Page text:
Oral vitamin K reversed warfarin-associated coagulopathy faster than subcutaneous vitamin KPDF
ACP J Club. 2003 Jan-Feb;138:10. doi:10.7326/ACPJC-2003-138-1-010
Crowther MA, Douketis JD, Schnurr T, et al. Oral vitamin K lowers the international normalized ratio more rapidly than subcutaneous vitamin K in the treatment of warfarin-associated coagulopathy. A randomized, controlled trial. Ann Intern Med. 2002;137:251-4. [PubMed ID: 12186515] (All 2003 articles were reviewed for relevancy, and abstracts were last revised in 2009.)
In asymptomatic patients with warfarin-associated coagulopathy, is oral vitamin K more effective than subcutaneous vitamin K?
Randomized (allocation concealed*), unblinded,* controlled trial with 1-month follow-up.
2 teaching hospitals: 1 in Canada and 1 in Italy.
51 patients (mean age 70 y, 53% women) who were receiving warfarin with a target international normalized ratio (INR) of 2.0 to 3.0 and presented with an INR of 4.5 to 10.0. Exclusion criteria were requirement for immediate normalization of the INR, current hemorrhage, or high risk for hemorrhage. All patients were included in the analysis.
Patients stopped receiving warfarin for ≥ 1 day and were allocated to 1 mg of vitamin K orally (n = 26) or subcutaneously (n = 25). In Canada, vitamin K1 in liquid form (phytonadione) was given both orally and subcutaneously; in Italy, phytomenadione liquid was given orally and the subcutaneous form was diluted to 1 mg/mL.
Main outcome measures
INR within the therapeutic range (between 1.8 and 3.2) the day after drug administration. Secondary outcomes were thromboembolic events or hemorrhage at 1 month.
Analysis was by intention to treat. The a priori sample size of 54 patients was not achieved. More patients who received oral vitamin K had an INR of 1.8 to 3.2 than did those who received subcutaneous vitamin K (Table). 3 patients who received oral vitamin K and none who received subcutaneous vitamin K had an INR < 1.8 the day after randomization. No difference was seen between the groups in Canada and Italy in the proportion of patients who achieved the therapeutic INR range. No patients had episodes of thromboembolism or hemorrhage at 1 month.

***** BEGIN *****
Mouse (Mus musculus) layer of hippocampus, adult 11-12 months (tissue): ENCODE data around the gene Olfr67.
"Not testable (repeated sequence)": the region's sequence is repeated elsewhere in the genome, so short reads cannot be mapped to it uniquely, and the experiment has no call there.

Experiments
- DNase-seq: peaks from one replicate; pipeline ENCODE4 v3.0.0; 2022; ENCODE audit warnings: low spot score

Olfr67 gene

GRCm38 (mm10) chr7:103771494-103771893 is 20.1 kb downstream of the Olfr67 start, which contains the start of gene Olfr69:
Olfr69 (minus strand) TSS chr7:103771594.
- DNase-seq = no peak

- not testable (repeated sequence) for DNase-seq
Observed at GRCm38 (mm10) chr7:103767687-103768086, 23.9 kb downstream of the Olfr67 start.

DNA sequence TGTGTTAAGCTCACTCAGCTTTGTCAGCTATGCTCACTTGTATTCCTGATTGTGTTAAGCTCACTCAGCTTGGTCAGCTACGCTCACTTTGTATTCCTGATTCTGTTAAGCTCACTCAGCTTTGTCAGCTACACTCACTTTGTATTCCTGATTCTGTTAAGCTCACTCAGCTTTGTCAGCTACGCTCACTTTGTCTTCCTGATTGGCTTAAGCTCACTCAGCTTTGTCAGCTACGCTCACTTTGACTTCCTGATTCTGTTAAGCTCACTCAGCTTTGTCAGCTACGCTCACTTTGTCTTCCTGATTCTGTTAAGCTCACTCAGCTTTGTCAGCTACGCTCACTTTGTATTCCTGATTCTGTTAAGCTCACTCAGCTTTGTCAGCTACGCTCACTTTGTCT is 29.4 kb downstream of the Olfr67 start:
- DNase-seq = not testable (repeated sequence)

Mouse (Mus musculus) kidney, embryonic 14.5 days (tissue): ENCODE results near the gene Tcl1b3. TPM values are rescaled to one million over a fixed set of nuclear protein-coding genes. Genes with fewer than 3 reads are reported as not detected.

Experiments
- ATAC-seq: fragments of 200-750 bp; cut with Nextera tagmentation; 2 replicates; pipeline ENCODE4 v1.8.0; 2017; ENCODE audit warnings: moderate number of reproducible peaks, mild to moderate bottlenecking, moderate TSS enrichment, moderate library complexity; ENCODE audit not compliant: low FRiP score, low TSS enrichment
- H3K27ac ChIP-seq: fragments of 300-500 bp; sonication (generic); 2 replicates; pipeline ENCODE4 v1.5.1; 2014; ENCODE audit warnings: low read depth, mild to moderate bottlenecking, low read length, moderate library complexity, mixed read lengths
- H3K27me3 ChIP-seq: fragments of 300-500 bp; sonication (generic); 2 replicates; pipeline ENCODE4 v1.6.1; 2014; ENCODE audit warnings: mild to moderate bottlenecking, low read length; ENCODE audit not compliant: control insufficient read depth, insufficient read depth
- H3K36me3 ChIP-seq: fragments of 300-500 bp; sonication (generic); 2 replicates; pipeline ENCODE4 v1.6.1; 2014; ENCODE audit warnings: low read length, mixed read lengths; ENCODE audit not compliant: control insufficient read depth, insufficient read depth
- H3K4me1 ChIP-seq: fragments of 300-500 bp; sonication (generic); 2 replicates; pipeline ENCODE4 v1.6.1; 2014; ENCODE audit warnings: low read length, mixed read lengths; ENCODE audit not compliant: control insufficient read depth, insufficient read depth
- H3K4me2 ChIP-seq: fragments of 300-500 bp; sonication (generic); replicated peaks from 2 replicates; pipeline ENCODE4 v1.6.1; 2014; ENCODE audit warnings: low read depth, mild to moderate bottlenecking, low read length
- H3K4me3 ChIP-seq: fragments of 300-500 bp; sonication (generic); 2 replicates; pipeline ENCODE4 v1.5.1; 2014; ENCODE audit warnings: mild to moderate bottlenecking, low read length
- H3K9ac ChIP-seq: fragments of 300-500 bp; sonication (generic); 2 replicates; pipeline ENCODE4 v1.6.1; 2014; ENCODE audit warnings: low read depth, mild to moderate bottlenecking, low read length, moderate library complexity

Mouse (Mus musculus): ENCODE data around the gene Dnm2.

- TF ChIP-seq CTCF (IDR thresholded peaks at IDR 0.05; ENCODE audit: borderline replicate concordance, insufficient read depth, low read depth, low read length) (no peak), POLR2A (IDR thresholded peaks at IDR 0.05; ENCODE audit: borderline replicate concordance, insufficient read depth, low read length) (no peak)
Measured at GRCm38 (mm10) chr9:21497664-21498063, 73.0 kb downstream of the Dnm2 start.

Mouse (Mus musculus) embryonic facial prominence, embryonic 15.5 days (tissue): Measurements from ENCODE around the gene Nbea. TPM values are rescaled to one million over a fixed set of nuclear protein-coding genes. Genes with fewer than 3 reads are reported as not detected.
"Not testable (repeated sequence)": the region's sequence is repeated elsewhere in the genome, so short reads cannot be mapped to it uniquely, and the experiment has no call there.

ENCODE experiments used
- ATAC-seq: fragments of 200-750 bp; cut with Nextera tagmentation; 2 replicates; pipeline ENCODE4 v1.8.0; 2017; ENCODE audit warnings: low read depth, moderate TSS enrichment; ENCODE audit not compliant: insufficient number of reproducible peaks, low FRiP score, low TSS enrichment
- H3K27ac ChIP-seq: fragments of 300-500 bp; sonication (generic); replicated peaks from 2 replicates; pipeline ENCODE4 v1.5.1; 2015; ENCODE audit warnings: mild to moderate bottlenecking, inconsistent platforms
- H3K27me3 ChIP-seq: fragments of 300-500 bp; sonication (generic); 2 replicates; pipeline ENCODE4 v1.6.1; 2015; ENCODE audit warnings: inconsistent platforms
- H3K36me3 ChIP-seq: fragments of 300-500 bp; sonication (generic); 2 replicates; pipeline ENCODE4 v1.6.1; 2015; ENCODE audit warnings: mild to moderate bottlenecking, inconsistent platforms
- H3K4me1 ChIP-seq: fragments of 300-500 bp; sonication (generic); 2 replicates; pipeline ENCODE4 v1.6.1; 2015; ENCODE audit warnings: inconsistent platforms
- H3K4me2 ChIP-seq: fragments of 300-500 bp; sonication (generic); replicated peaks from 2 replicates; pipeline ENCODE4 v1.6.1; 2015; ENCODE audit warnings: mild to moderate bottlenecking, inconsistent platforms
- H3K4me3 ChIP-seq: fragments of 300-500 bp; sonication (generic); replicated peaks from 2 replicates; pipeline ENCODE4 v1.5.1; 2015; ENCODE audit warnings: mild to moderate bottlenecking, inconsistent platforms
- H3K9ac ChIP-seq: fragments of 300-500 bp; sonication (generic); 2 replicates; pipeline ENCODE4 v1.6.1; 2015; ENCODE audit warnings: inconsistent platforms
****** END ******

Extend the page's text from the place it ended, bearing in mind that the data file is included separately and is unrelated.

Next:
In asymptomatic patients with warfarin-associated coagulopathy, oral vitamin K was more effective than subcutaneous vitamin K in lowering the international normalized ratio to the therapeutic range.
Source of funding: No external funding.
For correspondence: Dr. M.A. Crowther, St. Joseph’s Hospital, Hamilton, Ontario, Canada. E-mail email@example.com.
Table. Oral vs subcutaneous vitamin K in warfarin-associated coagulopathy at 1 day after drug administration†
|Outcome||Oral||Subcutaneous||RBI (95% CI)||NNT (CI)|
|INR of 1.8 to 3.2||58%||24%||140% (18 to 431)||3 (2 to 16)|
†INR = international normalized ratio. Other abbreviations defined in Glossary; RBI, NNT, and CI calculated from data in article.
The trial by Crowther and colleagues was small, which probably accounted for some differences between the 2 groups in their baseline characteristics. However, the only difference that might affect the response to therapy was the fact that 8% of patients in the oral vitamin K group had received warfarin for < 7 days, compared with 20% of patients in the subcutaneous group (those recently started on warfarin might be more likely to have an increasing INR). The other methodological quibble is that the mean number of hours after randomization on which the “day 1” INRs were measured was not reported—thus, readers cannot be certain that the timing of the primary outcome measure was similar in the 2 groups.
That said, it is probable that these results are valid, thus supporting the use of 1 mg of oral vitamin K for asymptomatic anticoagulated patients with an INR between 4.5 and 10.0. Although no episodes of bleeding occurred among the patients in this study, others have found a clinically important incidence of bleeding in untreated patients with high INRs (1). 3 patients in the oral vitamin K group had an INR below 1.8 on day 1. Although no thromboembolic complications occurred, more than 1 mg of oral vitamin K should not be given.
The advantage of the oral route, aside from its efficacy, is that patients do not have to come to the clinic for an injection. However, 1 mg tablets of vitamin K are not available, requiring patients to swallow 1 mg of the parenteral preparation. An informal survey in the Toronto area found that the liquid form of vitamin K is not currently available in many community pharmacies, which would require outpatients to visit their hospital or an anticoagulation clinic to receive it. Perhaps the results of this study will lead more pharmacies to stock the product.
Andreas Laupacis, MD
Institute for Clinical Evaluative Sciences
Toronto, Ontario, Canada
1. Hylek EM, Chang YC, Skates SJ, Hughes RA, Singer DE. Prospective study of the outcomes of ambulatory patients with excessive warfarin anticoagulation. Arch Intern Med. 2000;160:1612-7. [PubMed ID: 10847254]